How Atlanta celebrates the Fourth

After years up North, the author decided to re-immerse himself in the Southern way by attending four different Fourth of July celebrations, chronicling the events on camera and on paper
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A wise man once said, “You can discover more about a person in an hour of play than in a year of conversation.” I tested that theory by observing how Atlantans played during the city’s July Fourth festivities. With events that included a road race through the center of the city, parades in Dunwoody and Avondale Estates, activities at Centennial Olympic Park and Lenox Square, revelry in Downtown Decatur (one of the oldest municipalities in Atlanta), and a laser show and fireworks in Stone Mountain, it was difficult to figure out where to start to chronicle Atlanta’s July Fourth traditions.

MARTA: Bringing Everyone Home
Regardless of that decision, to begin, one needs to come in. In Atlanta, that means bringing everyone from outside the Perimeter into the heart of our peach state.

My pilgrimage began around 7:46 a.m., waiting on a MARTA platform at the Dunwoody station next to Perimeter Mall. Most of the people around me sported Nike and Reebok sneakers, heading to the Buckhead stop to join one of the later strings of the Peachtree Road Race. Once the air-conditioned train pulled in, everyone hustled through the doors. The cars were packed nearly as tightly as they were during the 1996 Summer Olympic Games.

Whether waiting to run the race or watch it, people were more energized than my favorite coffee-addicted English professor from my college days. The entire car oozed excitement—and pride. The onlookers poured out at the Midtown station as soon as the car doors opened, and for them, the holiday officially began. For me, the story began to unfold.

Peachtree Road Race: Starting Off with a Bang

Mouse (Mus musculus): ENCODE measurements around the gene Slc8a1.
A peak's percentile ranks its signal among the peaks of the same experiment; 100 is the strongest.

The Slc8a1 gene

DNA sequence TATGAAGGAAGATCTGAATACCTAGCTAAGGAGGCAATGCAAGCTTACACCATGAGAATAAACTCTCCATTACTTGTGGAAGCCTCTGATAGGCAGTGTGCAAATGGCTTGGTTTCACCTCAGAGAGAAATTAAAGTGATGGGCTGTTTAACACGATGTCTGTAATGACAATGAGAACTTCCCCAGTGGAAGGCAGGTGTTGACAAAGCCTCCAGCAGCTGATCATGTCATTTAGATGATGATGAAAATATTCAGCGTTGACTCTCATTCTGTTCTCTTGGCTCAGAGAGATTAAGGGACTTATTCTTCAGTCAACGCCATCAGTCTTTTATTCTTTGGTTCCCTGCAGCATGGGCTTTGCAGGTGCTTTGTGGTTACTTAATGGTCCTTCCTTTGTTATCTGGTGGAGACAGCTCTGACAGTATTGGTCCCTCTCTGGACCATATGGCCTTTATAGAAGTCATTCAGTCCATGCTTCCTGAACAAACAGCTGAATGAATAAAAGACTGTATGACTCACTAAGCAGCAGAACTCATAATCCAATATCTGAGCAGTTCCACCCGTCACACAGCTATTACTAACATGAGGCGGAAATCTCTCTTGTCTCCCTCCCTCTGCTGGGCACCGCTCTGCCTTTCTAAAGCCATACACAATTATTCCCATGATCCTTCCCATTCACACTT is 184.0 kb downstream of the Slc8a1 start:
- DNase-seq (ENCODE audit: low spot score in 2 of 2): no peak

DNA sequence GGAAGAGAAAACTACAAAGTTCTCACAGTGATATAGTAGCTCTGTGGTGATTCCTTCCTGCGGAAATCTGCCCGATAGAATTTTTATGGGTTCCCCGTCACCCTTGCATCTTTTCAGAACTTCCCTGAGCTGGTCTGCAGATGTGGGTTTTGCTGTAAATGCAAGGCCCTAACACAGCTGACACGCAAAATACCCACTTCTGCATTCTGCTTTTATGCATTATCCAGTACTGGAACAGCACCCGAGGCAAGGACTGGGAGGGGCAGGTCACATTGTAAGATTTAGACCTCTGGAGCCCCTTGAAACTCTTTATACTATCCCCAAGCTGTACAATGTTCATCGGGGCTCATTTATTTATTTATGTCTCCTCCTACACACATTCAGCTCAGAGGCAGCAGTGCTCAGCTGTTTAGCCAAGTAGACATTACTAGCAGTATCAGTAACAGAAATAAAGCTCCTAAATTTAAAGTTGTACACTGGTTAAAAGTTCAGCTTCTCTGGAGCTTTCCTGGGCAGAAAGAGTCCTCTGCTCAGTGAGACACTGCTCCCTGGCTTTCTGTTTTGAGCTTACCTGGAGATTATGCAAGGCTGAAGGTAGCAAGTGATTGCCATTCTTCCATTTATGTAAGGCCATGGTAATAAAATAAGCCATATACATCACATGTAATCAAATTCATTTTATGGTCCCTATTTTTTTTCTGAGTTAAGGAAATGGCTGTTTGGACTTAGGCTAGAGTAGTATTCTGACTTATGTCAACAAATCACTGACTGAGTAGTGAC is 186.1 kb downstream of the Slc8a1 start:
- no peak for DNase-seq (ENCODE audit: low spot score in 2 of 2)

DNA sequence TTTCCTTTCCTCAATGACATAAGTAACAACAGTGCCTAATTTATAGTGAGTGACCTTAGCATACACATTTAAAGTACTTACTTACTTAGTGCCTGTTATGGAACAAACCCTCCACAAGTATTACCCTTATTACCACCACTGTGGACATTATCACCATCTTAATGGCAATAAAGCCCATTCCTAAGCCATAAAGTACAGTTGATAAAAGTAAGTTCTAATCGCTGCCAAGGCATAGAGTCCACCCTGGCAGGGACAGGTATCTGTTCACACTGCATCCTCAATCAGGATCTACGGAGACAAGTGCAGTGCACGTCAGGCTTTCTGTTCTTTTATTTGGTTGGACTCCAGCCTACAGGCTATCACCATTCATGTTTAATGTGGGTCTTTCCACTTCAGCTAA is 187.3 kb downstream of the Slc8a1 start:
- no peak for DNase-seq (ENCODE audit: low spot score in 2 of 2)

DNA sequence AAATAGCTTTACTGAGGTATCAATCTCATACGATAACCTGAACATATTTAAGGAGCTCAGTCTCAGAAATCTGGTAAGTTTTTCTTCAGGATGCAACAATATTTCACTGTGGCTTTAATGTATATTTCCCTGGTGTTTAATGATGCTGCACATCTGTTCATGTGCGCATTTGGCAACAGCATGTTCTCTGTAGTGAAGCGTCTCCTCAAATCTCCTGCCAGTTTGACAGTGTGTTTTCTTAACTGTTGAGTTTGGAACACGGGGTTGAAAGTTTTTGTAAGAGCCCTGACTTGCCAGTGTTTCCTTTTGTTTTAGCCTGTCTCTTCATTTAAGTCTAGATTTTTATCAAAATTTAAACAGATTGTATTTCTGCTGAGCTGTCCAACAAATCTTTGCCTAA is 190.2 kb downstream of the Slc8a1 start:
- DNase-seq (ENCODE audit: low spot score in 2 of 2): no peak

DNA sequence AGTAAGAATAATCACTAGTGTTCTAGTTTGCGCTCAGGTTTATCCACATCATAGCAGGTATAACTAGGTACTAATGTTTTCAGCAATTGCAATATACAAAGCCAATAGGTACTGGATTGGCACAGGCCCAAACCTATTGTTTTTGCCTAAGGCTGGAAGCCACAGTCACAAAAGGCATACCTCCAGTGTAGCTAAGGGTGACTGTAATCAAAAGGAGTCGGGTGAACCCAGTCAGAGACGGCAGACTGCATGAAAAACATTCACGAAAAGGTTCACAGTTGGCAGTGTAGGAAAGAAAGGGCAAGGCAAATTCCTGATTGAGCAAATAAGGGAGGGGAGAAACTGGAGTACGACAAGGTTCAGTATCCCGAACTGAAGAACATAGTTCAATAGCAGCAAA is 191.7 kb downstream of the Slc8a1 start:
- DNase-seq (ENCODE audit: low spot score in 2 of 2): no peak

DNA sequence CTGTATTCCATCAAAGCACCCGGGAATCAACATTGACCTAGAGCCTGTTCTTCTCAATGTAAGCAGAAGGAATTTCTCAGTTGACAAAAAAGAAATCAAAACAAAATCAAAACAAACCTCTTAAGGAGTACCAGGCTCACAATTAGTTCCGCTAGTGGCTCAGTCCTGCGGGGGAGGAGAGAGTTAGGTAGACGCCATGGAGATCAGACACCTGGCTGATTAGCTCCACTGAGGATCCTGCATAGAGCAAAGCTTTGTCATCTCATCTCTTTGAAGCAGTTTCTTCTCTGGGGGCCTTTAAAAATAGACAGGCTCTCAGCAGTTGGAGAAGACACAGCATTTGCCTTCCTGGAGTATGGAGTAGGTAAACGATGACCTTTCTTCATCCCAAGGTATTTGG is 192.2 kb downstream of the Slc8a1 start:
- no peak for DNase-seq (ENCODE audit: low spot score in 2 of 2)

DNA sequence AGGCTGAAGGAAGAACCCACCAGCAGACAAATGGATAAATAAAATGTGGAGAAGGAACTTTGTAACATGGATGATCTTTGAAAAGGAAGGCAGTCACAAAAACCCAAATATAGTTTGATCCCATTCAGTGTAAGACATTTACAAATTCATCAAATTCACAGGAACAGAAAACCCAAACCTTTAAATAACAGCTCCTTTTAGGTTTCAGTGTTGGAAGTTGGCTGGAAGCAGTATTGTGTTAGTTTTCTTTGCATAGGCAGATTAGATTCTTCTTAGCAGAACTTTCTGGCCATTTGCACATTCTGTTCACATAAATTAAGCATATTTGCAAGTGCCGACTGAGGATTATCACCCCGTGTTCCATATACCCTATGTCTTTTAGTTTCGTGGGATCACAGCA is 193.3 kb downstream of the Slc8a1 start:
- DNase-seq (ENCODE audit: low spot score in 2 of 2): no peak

Atlanta’s signature event for the holiday, the Peachtree Road Race, is a nationally regarded tradition that goes back to 1970, when it was a small race for about 110 local runners. For its fortieth anniversary, the now-international ten-kilometer race registered a capacity 55,000 racers, making it the largest race of its length in the United States. The first Georgia runner to cross the finish line this year was Marietta resident Ernest Kebenei, with a 28:42 running time, a minute and twenty seconds after the winner—Sammy Kitwara from Nairobi, Kenya.

I showed up to watch the race in the middle of the eight o’clock hour as the mid-level runners rounded the bend at Peachtree and Tenth for the final stretch. Seeing the city’s main street overflowing with people instead of cars was a rare treat. It made the Fourth in Atlanta just that much sweeter, especially for a semi-environmentalist like myself.

Walking down Tenth, I saw a young girl holding a red Krispy Kreme balloon and high-fiving runners as they passed by. Her mother, Maria Pappadakis, explained that this was all part of the family’s routine. Her husband, Chris, has been running the race since he was twenty-four, and waking up at six to drive down from Brookhaven to support Daddy was a natural part of young Angela’s—and her younger sister’s—Independence Day festivities. “The kids are very into it,” Maria said. The promise of an early morning donut probably doesn’t hurt.

As I walked farther east, I saw that families lined both sides of the street. I continued to bump into Georgians waiting to cheer on their loved ones. Marietta resident Jenny Leidell cheered with her son, Joseph, waiting to see her husband, Dan, and another son, Adam, run by. Dan has run the race for the past twenty-three years, and the family has been coming to Midtown to support him ever since the kids were born. “It just gives ’em something to look forward to—to run to,” she reflected.